The Killing Fields of Cambodia

Choeung Ek, Cambodia

Choeung Ek Genocide Centre. The final resting place for over 3 million Cambodians.

Those who can remember the more recent history of Cambodia will recall the infamous Democratic Kampuchea regime and it’s Khmer Rouge headed by Pol Pot in the 1970’s and the horror of the genocide program that saw over 3 million Cambodians; men, women, children and babies, murdered in over 300 ‘killing fields’ throughout Cambodia.

The largest of these killing fields, now the site of the Choeung Ek Genecide Centre, is located approximately 15 kms south of Phnom Penh. Tuol Svay High School sits on a dusty road just off the main highway from Phnom Penh. In 1976, the Khmer Rouge renamed the school S-21 and turned it into a torture, interrogation and execution centre. Of the 14,000 people known to have entered the site, only seven survived. Not only did the Khmer Rouge carefully transcribe the prisoners’ interrogations, they also carefully photographed the vast majority of the inmates and created an astonishing photographic archive. The best known monument to the killing fields is at the village of Choeung Ek and is now the site of a Buddhist memorial to the victims. The memorial park at Choeung Ek has been built around the mass graves of many thousands of victims, most of whom were executed after interrogation at the S-21 prison. Dozens of mass graves are visible above ground, many of which have yet to be excavated. Often bones and clothing of victims surface after heavy rain due to the large numbers of bodies still buried in shallow mass graves.

There are organised bus tours to the site, or you can organise a tuk tuk and the driver will take you there and wait while you explore the site. Negotiate a fair price. They can start at US$100, which is way too expensive. Half of this amount for two of you is more realistic for around a half day experience, including pick up and drop off at your hotel. It is about 30 minutes from Phnom Penh and on the way you get to experience the rabbit warren of streets and ancient architecture that characterise this city. Turning off the highway on to the dusty track that leads to Choeung Ek, you’ll pass through a number of Cambodian villages. A word of caution – if you are riding in an open tuk tuk, wear a face mask. The air is quite polluted.

Entry into the site and the Memorial Stupa that houses the bones of many thousands of murdered Cambodians is US$6 per person. Upon entering the site you are given a translation recorder that instructs you on what you are seeing as you move from location to location around the site. It is quite a harrowing experience. I won’t go into any more detail about Choeung Ek and this terrible period in Cambodian history, you can read up on this for yourself. Suffice to say that visiting this place of unspeakable misery and horror is incredibly moving and, in respect to all those who suffered there, something we all should do, if only to remind ourselves that in today’s world this can never be allowed to happen again.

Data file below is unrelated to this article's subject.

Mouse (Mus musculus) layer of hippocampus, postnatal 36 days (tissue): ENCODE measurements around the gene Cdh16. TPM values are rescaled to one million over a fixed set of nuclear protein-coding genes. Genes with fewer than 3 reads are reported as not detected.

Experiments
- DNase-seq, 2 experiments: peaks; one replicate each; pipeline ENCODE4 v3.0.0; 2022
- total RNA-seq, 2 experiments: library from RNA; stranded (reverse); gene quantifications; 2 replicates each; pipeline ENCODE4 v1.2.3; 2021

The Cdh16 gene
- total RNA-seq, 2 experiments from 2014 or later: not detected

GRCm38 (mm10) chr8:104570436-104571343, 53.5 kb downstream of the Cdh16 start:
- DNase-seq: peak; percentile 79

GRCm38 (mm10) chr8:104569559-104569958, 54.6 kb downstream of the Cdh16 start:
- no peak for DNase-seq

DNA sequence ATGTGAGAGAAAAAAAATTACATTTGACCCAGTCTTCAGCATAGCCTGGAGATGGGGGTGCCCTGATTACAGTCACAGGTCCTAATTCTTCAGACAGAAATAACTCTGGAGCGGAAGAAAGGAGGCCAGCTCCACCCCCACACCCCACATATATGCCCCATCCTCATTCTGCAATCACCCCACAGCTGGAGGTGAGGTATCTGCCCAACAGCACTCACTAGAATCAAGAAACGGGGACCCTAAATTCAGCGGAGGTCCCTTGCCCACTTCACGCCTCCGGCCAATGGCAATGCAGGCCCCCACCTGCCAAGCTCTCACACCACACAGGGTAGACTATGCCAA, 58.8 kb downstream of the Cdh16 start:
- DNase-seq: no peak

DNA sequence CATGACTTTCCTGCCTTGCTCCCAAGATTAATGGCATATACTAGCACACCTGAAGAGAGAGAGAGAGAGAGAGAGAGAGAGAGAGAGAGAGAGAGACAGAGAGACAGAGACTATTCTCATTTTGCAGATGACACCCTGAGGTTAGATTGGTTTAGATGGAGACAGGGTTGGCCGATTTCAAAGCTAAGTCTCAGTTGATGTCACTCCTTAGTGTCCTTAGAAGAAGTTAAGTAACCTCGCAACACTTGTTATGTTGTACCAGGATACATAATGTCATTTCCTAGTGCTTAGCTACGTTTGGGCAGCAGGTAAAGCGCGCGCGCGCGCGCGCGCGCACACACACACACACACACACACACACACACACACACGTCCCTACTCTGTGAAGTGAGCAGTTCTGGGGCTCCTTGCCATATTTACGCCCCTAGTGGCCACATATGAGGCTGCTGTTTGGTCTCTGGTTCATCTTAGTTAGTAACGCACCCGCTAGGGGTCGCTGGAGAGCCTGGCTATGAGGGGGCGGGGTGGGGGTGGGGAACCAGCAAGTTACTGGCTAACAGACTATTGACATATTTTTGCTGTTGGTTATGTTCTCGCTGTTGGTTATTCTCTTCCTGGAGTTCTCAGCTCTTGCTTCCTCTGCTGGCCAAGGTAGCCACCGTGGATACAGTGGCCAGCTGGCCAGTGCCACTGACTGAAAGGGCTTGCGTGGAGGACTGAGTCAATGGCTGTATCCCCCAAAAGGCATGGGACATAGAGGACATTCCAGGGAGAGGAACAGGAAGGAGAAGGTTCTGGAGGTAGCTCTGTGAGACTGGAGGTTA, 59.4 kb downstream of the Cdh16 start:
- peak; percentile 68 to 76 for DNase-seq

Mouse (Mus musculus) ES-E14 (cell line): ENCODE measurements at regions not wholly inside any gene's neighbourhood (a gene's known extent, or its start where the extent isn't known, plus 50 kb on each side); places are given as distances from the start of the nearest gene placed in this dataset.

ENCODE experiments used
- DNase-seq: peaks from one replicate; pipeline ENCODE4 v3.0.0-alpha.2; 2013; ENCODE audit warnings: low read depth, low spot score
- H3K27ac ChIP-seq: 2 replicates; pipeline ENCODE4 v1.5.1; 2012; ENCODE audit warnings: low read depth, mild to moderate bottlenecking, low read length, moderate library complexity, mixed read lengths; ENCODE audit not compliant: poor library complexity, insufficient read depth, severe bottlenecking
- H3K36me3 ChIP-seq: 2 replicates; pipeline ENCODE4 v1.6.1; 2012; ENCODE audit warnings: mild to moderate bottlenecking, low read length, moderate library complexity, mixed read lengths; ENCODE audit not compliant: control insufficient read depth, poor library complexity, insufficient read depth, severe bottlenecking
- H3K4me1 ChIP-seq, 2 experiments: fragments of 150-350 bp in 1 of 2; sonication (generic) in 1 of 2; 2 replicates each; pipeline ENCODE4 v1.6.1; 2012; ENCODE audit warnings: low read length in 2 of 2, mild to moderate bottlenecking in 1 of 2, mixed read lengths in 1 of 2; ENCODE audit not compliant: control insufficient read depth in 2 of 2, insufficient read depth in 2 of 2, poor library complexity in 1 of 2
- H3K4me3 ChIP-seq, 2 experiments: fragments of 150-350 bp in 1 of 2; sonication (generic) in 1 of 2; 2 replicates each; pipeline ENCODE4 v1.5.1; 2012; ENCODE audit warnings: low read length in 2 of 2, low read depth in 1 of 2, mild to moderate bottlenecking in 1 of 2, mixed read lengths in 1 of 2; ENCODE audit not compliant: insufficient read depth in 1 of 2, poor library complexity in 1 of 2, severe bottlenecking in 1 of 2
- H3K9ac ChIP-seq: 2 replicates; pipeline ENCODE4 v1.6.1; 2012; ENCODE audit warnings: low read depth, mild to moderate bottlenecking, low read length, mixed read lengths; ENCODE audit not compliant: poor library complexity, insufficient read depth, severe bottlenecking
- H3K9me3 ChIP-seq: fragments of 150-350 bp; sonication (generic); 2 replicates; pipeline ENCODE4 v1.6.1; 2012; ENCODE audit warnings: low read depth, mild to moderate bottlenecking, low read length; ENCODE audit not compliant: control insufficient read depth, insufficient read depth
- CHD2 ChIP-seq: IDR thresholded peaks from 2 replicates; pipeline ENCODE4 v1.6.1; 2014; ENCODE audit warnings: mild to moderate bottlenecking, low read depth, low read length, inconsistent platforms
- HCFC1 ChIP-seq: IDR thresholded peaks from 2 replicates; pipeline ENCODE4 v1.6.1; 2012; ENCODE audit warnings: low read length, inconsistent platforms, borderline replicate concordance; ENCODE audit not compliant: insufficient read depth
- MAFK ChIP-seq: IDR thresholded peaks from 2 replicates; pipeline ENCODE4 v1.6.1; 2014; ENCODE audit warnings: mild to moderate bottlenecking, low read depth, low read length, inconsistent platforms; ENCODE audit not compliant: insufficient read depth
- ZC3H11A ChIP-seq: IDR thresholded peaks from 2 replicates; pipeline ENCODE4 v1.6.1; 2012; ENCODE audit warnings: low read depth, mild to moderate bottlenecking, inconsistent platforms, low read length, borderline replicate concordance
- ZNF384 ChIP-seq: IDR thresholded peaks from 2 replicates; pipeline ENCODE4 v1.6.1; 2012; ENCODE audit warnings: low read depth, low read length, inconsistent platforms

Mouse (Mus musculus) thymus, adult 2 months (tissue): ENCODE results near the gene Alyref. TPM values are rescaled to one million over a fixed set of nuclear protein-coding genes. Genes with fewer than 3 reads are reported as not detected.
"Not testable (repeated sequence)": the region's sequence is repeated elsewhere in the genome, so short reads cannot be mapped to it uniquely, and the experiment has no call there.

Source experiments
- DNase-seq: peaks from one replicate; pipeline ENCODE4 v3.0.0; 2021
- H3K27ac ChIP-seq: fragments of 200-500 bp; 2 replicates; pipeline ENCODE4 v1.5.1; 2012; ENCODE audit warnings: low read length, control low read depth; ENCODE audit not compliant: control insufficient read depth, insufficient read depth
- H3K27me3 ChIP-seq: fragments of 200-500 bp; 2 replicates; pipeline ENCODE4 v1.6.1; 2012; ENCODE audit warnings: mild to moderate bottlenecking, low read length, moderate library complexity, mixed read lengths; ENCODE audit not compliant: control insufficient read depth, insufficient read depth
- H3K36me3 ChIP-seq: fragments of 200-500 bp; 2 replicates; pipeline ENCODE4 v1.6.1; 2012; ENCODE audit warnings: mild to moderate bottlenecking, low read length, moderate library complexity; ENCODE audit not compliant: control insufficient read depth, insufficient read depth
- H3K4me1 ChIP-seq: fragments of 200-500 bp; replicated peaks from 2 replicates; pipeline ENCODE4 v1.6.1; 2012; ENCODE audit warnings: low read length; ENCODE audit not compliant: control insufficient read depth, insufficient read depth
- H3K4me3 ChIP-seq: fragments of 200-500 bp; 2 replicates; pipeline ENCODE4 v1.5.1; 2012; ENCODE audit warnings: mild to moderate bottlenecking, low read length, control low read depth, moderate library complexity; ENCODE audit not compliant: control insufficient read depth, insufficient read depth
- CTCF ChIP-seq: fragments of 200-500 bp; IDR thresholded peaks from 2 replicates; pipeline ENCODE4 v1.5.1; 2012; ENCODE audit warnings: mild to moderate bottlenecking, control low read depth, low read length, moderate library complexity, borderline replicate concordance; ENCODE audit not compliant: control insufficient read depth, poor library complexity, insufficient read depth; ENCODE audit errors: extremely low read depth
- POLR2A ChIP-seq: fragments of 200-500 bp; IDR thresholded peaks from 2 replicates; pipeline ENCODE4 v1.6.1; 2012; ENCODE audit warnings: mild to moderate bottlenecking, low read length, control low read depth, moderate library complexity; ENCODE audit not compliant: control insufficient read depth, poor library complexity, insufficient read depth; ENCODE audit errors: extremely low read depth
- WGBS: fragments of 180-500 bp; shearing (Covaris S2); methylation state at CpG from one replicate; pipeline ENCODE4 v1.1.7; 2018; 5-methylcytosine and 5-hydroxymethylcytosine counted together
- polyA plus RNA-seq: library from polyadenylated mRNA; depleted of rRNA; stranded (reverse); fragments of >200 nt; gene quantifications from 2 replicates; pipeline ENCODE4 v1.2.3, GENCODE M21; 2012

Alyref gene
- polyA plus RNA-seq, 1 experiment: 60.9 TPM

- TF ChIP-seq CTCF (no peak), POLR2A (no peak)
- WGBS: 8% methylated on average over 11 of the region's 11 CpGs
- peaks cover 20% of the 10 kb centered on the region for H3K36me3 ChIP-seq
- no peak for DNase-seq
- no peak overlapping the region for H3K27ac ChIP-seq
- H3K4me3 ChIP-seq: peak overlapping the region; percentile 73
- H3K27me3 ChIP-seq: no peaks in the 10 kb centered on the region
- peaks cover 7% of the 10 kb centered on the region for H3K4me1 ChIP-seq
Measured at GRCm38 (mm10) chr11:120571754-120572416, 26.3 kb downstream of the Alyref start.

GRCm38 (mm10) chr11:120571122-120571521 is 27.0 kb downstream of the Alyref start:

An unexpected introduction to the Killing Fields and the Khmer Rouge.

About a month before we were due to depart for Phnom Penh I was flicking through Netflix and came across a movie title that intrigued me. Probably the most famous of the movies made about the killing fields was the 1984 drama/history movie “The Killing Fields”. While this was a very good Hollywood dramatisation, what I discovered on Netflix was much closer to reality. Directed by Angelina Jolie, “First They Killed My Father” is an incredibly chilling account of the events of the Khmer Rouge reign as seen through the eyes of one Cambodian family and specifically, their children. This movie provided me a unique insight into the events of this dark period in world history and made even more powerful and meaningful our subsequent visit to the Choeung Ek site. I would commend this movie to anyone interested in the events on the late 70’s in Cambodia, particularly if you are planning to visit the killing fields in Phnom Penh.

Tips for the Trip

Check out tour operators before you decide which to go with. You’ll find that they vary in price and sometimes reliability considerably. Often the hotels will recommend a specific tour operator. Beware that they may be receiving a ‘kick-back’ or commission for their recommendation. While there is inherently nothing wrong with this, it is still best to shop around.

If you are visiting sites of interest (such as the Killing Fields in Cambodia), do your homework and read up on the sites before you visit them. Often this will provide context for what you are about to see and experience

Photo Gallery

Main picture: Protected remains of Cambodians at the Choeung Ek Genocide Centre outside Phnom Penh in Cambodia

  • Dinah and I on our way to the Killing Fields outside Phnom Penh
  • A ‘citadel of death’ framed by nature
  • The site of the hut where Cambodians were imprisoned in complete darkness prior to their execution
  • One of the many mass graves at Choeung Ek
  • When it rains heavily, bones still come to the surface from these graves
  • The Memorial Stupa that houses the skulls of just some of the millions of Cambodians executed
  • Entry to the Stupa is a moving experience
  • The long walk to the Choeung Ek Genicide Centre Museum and artefacts of the atrocities committed here
  • Dinah and our tuk tuk driver, Sam (not his real name). Good to be back at our hotel